Woodmen argues that the district court erred in only considering injunctive relief to measure the amount in controversy and that the district court failed to consider damages alleged by Sanchez. Woodmen also argues that the court erroneously concluded that the cost of complying with the requested injunctive relief must be prorated among all Defendants. This court need not address Woodmen's second argument because we conclude it is not legally certain that the damages to be awarded in arbitration would be less than $75,000.3
In her state court complaint, Sanchez alleged breach of contract, breach of good faith and fair dealing, intentional or negligent concealment, and unfair trade practices. She sought compensatory damages, injunctive relief, treble damages, exemplary damages, and any other possible relief. In her affidavit in support of the motion to dismiss, Sanchez asserted that she was only entitled to compensatory damages of $4208.46. She then trebled the amount to compensate for the recovery of exemplary damages, resulting in the sum of $12,625.38. Although the district court referenced Sanchez's assertion that her monetary damages could not exceed $13,000, it concluded only that the cost to comply with any injunctive relief was not sufficient to meet the jurisdictional amount. Consideration of all types of monetary recovery sought by Sanchez in state court, however, establishes that it is not legally certain that the recovery would be less than $75,000.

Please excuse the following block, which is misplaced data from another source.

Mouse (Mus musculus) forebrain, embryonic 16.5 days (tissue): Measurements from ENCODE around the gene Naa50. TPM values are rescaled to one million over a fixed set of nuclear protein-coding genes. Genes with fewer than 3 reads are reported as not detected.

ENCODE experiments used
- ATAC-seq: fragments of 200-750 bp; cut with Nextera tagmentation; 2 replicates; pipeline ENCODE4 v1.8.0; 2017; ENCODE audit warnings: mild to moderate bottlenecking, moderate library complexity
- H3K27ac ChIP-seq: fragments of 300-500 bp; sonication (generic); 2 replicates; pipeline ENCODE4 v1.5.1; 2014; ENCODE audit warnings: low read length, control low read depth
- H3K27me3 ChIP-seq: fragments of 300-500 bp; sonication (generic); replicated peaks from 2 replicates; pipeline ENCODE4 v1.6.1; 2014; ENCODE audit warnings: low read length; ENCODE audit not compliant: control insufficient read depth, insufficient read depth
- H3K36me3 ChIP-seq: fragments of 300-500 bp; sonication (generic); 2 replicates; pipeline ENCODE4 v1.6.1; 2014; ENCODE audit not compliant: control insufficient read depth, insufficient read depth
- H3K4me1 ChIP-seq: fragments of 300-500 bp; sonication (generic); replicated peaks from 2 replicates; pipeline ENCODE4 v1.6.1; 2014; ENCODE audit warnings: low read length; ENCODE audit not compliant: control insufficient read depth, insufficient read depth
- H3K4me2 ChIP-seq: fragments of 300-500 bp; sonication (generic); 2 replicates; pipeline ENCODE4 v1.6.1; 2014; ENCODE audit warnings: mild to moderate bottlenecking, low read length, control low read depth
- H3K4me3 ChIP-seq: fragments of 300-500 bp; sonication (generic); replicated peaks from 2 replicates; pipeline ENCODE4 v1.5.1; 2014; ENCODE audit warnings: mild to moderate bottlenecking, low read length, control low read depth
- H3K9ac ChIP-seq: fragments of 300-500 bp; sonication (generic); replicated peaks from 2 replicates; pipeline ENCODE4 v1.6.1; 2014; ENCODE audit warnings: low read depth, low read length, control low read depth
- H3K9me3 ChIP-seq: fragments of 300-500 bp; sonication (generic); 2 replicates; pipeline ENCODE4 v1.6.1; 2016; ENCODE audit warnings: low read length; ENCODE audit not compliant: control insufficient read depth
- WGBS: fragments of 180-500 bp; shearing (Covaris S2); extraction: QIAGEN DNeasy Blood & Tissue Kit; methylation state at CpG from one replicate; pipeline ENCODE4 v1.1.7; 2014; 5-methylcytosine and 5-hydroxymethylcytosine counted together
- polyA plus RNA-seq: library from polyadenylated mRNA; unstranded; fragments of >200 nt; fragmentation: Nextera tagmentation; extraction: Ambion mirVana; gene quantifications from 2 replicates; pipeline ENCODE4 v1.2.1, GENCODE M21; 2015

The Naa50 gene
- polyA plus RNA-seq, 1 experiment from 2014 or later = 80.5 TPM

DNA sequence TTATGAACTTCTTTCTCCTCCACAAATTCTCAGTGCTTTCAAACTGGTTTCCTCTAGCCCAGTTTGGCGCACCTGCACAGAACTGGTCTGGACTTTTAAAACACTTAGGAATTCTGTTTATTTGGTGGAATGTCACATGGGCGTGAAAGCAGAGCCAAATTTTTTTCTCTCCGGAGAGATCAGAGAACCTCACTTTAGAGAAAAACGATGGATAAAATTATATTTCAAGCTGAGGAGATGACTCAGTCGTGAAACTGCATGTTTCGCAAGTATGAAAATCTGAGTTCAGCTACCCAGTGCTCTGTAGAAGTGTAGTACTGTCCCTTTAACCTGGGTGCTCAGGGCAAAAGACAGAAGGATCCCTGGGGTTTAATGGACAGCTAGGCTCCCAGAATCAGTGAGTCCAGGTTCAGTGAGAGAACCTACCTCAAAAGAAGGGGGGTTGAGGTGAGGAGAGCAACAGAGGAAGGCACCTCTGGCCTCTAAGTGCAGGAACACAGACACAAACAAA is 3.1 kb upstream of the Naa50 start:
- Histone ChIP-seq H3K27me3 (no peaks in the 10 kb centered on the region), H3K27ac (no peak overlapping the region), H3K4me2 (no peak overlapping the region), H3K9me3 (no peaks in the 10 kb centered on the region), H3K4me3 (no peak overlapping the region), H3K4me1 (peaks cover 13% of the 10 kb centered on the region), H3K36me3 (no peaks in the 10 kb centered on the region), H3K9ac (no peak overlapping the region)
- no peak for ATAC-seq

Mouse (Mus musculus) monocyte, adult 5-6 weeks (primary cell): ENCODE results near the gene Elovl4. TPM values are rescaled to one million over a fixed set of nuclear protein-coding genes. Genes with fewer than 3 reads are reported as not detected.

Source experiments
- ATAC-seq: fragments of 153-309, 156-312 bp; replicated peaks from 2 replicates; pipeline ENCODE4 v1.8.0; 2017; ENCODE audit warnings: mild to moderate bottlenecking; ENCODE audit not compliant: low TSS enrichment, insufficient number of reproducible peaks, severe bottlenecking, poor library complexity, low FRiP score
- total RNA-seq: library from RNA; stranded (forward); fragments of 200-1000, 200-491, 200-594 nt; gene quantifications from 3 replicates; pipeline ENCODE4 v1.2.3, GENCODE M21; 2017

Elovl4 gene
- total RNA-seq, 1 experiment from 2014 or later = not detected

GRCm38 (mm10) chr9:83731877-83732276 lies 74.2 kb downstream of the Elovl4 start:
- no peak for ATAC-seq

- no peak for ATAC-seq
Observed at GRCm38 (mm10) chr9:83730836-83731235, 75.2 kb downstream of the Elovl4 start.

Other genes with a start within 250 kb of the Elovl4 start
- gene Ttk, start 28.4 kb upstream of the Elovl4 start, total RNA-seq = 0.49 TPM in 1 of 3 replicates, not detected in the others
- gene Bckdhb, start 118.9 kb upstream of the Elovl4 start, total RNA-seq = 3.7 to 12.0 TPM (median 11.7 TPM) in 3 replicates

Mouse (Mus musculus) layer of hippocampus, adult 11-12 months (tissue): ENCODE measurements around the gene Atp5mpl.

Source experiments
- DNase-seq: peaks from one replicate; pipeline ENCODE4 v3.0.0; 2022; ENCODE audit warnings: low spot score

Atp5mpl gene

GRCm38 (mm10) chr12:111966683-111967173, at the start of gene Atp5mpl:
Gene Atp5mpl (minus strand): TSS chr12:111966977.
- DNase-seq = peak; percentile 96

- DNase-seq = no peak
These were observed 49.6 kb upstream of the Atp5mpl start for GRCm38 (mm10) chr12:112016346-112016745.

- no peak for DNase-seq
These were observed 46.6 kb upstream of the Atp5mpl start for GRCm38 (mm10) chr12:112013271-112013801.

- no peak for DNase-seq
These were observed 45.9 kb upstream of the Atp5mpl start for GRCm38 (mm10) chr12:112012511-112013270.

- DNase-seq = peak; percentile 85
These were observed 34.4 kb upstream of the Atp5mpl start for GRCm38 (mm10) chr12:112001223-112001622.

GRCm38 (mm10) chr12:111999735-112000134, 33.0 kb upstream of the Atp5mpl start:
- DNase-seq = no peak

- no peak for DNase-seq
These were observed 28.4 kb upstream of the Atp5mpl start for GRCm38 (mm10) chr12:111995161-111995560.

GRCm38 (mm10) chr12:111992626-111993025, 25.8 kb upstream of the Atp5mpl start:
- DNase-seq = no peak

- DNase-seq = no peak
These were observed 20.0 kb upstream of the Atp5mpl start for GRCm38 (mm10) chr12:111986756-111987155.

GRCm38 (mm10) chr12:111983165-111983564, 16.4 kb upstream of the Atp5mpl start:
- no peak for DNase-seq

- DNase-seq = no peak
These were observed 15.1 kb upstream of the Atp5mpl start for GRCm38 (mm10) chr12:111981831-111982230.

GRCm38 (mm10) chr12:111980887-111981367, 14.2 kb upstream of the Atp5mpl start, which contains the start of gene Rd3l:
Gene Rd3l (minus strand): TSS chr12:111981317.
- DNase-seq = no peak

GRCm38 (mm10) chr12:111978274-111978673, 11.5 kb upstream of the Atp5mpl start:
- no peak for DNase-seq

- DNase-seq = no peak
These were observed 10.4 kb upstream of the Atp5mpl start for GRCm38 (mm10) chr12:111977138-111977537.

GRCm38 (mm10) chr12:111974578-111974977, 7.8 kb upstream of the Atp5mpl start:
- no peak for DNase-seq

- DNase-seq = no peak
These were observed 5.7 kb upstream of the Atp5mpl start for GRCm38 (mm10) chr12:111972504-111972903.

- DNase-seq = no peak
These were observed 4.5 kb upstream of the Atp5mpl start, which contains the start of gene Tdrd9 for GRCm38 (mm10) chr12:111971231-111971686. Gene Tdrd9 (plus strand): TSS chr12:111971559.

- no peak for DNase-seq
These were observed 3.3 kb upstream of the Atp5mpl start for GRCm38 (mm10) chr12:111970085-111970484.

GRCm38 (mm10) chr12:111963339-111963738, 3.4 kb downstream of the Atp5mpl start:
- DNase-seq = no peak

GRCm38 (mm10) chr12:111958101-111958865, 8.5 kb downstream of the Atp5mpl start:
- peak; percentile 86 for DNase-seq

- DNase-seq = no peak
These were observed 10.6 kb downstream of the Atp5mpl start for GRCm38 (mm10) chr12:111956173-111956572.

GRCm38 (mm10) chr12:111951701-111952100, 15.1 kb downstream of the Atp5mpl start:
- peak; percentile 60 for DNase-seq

Sanchez's unfair trade practices claim is premised on New Mexico state law. Under the UPA, a court may award a plaintiff “up to three times actual damages” if the trier of fact finds a willful violation. N.M. Stat. Ann. § 57-12-10(B). In addition, attorneys' fees and costs “shall [be] award[ed]” to a prevailing claimant. Id. § 57-12-10(C). Although Woodmen's “Constitution and Laws” generally precludes an arbitrator from awarding attorneys' fees, it permits an award of attorneys' fees if required by statute. See also Missouri State Life Ins. Co. v. Jones, 290 U.S. 199, 202, 54 S.Ct. 133, 78 L.Ed. 267 (1933) (stating that attorneys' fees may be used in calculating jurisdictional amount if statute allows such recovery). Because the UPA requires the award of attorneys' fees to a prevailing claimant, the potential award of attorneys' fees, in addition to compensatory and treble damages, should have been considered in determining whether Woodmen satisfied the jurisdictional amount.